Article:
It’s interesting that this conversation loops back to the main issue of last offseason, once the Warriors acquired Paul for Jordan Poole (hey, guess who they’ll be seeing Tuesday!): Would Paul, in the final guaranteed year of his current deal, at 38, be frustrated if he has to come off the bench for the first time in his career? And if he’s in the second unit, would he also have to accept games when he was limited to 14-20 minutes because he was often out of the closing group, too?

Paul got heavy minutes to start the season because he was needed, because everything else was so scattered and he was an oasis of calm offensive leadership, especially in the hurly-burly of Draymond’s early injury and two suspensions, Wiggins and Klay’s staggering starts and Kuminga’s climb into the rotation after some iffy moments. But … those things have all changed in a very positive direction while CP3 has been out.

For now, the Warriors know that Paul will lead the second unit in the 14 or so minutes when Curry rests. And Kerr traditionally plays his backup point guard alongside Curry for a few stints a half, the way Lester Quiñones has been deployed recently. But that’s still only a maximum of 20 minutes or so per game, if CP3 isn’t closing regularly. And at the moment, he’s not guaranteed a spot in the finishing group.

Obviously, there will be times when he should close. If you doubt that, watch a few lowlight reels of the Warriors kicking the ball away in crunch time to fumble multiple games this season. But Paul will be one option to close games and probably not, at least initially, a main one. There will be an easy explanation for limited minutes in the first week or so as he ramps up his conditioning. But after that, CP3 will at times have to bend to the Warriors’ process more than they’ll bend to his.

If they can meet in the middle for 20 highly efficient minutes a game with Paul getting closing minutes once or twice a week and maybe more often in the playoffs, the Warriors might really have something.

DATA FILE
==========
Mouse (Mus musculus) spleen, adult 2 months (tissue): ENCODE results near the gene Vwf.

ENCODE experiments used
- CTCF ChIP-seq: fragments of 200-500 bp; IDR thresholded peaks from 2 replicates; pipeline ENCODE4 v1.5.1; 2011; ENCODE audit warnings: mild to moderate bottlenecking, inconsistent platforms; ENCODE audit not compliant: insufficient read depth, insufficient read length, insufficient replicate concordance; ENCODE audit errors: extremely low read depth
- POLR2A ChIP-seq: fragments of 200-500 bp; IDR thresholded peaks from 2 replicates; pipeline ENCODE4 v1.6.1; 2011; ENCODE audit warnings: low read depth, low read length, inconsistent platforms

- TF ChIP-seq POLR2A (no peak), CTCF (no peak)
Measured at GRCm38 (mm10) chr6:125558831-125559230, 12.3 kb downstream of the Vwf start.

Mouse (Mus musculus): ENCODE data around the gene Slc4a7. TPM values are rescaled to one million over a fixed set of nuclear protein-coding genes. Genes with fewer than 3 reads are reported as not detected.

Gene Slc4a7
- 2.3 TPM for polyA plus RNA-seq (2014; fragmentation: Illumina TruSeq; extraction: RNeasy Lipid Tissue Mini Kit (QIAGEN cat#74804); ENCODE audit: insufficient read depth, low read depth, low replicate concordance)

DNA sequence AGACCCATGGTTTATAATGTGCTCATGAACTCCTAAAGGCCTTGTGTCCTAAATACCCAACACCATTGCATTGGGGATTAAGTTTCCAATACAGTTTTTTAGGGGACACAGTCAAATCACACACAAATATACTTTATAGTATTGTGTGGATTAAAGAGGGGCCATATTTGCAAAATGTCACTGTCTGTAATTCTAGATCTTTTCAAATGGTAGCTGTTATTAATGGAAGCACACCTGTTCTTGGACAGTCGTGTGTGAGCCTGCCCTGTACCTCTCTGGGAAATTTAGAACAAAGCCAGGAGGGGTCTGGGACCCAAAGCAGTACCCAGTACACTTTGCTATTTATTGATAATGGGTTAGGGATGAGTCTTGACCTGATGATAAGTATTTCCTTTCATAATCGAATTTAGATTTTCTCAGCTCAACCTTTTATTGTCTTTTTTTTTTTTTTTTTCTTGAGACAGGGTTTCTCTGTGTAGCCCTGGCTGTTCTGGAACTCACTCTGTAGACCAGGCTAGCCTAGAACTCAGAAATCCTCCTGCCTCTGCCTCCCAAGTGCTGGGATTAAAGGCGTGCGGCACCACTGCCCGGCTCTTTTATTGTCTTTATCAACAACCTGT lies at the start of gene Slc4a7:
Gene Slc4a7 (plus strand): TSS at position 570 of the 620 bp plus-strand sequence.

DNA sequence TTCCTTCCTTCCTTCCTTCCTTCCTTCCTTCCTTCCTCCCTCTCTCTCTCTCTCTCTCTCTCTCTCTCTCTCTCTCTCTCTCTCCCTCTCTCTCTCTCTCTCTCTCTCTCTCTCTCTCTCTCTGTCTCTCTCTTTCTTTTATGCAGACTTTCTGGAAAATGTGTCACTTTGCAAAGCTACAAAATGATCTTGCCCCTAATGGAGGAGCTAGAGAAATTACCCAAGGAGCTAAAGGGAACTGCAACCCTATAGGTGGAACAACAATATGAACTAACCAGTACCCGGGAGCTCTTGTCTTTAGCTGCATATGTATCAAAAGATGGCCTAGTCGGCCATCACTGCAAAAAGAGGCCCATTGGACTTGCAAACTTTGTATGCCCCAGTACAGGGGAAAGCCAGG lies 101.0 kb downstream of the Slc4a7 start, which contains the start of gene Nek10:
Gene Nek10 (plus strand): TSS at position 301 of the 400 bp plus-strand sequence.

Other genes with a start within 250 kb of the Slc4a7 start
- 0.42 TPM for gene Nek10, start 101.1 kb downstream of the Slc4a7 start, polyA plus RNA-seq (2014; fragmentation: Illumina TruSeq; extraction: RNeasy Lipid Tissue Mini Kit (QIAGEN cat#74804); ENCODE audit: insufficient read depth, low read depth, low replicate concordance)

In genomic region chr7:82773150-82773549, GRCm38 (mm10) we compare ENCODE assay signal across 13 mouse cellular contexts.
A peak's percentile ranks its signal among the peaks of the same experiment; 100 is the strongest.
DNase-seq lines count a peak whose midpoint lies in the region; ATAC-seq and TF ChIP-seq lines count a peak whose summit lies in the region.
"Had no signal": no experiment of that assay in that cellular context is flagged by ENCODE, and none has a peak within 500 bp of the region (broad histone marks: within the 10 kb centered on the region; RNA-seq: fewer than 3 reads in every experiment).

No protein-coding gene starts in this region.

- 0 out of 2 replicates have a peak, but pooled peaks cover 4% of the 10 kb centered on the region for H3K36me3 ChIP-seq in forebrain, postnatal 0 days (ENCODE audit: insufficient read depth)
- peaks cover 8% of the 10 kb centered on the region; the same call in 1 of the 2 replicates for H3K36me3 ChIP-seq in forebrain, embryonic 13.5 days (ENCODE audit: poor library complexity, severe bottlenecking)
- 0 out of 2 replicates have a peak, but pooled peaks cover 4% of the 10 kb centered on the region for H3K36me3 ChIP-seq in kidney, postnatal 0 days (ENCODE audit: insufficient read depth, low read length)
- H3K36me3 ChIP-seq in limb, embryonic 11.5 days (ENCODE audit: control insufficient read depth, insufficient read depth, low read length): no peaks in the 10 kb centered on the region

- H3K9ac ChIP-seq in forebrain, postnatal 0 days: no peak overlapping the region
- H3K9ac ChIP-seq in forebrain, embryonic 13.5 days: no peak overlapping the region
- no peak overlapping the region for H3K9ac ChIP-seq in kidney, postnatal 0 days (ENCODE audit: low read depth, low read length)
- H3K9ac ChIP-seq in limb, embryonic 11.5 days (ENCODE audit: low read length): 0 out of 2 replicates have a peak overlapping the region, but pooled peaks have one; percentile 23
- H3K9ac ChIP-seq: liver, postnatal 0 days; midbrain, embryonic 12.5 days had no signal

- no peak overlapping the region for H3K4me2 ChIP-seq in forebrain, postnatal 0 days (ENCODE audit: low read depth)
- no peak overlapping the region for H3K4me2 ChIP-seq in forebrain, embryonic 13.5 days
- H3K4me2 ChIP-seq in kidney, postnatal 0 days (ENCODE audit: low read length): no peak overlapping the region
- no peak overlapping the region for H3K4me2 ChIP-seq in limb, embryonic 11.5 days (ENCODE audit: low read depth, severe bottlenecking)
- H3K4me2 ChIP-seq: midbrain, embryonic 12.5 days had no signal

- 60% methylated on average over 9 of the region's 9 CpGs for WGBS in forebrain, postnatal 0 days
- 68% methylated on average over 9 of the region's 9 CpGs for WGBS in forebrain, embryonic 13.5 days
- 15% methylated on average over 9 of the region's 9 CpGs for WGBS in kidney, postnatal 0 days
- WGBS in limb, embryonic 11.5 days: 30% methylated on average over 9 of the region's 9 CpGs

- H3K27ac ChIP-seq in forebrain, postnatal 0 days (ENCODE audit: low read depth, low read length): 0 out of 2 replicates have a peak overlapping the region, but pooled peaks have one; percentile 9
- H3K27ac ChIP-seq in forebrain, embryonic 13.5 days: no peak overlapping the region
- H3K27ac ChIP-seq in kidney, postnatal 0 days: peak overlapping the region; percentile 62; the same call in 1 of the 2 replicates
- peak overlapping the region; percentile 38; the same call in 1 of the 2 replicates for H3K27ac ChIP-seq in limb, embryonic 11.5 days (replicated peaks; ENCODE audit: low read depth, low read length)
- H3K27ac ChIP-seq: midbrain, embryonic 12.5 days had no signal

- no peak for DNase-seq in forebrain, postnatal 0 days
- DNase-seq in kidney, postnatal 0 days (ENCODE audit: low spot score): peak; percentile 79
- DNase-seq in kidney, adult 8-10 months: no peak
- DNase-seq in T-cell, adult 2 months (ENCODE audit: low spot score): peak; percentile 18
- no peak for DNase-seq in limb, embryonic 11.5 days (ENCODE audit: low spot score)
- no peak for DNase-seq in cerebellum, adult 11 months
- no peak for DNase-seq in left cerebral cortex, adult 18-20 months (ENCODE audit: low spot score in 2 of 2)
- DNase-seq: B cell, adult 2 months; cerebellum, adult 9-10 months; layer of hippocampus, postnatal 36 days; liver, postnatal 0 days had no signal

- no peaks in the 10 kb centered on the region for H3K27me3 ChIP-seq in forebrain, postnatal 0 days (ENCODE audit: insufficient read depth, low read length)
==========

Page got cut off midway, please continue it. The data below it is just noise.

“I’m excited about it because when he got hurt we were not in a great place,” Curry said. “Trying to establish our identity. We’ve had a pretty good run, built some momentum since he’s been out. But he’s such a connector, floor general and a guy that gets everybody in the right spots.

“So whether it’s when I’m on the bench or the rotations where we’re on the floor at the same, it’ll hopefully elevate us to another level where he gets comfortable, he gets his legs underneath him and again, just does what he does. That on top of how we’ve been playing up until tonight hopefully will allow us to keep building.”

Here are some specific ways Paul can — and probably cannot — really help the Warriors in the final 26 games of the regular season and into whatever part of the postseason they get.

Give Curry a real break

Curry seemed notably fresher early this season when he rested comfortably knowing that CP3 was leading a strong second unit; and now, a non-Curry unit of Paul, Klay, Dario Šarić, Trayce Jackson-Davis and probably Wiggins might be the most formidable backup group the Warriors have had since the height of the dynasty.

And in a repeat of their early-season roles, CP3 can give Curry mini-breaks, too, while they’re on the floor together for four- or five-minute stretches when Paul can take over a lot of the ball-handling responsibilities against teams lined up to pressure Curry. With Kerr noting several times recently that Curry has seemed fatigued by the recent pile-up of games sandwiched around all his duties during All-Star weekend, the Warriors will definitely count on CP3 for this again.

“For sure,” Kerr said. “Obviously, Chris, when he comes back he’ll play all of the non-Steph minutes. And then he’ll be out there with Steph as well. It’s easier for us to put Steph off the ball and take some of the wear and tear off of him when Chris is out there, because he doesn’t have to bring it up and battle pressure and all of that.”

Also, though Curry doesn’t want to hear about possibly resting one side of any of the Warriors’ five remaining back-to-backs, CP3 gives them a very solid starting option if and when the Warriors decide Curry needs a full rest. It’s also a great chance for the Warriors to give CP3 a 36-minute run here and there.

Option to close

Who’s locked into the closing lineup? Curry and Draymond, obviously, and probably Kuminga and Wiggins most nights, though Kerr can experiment with the two forward positions. That leaves one full-time spot in the closing group, with Kerr alternating between Podziemski and Klay recently.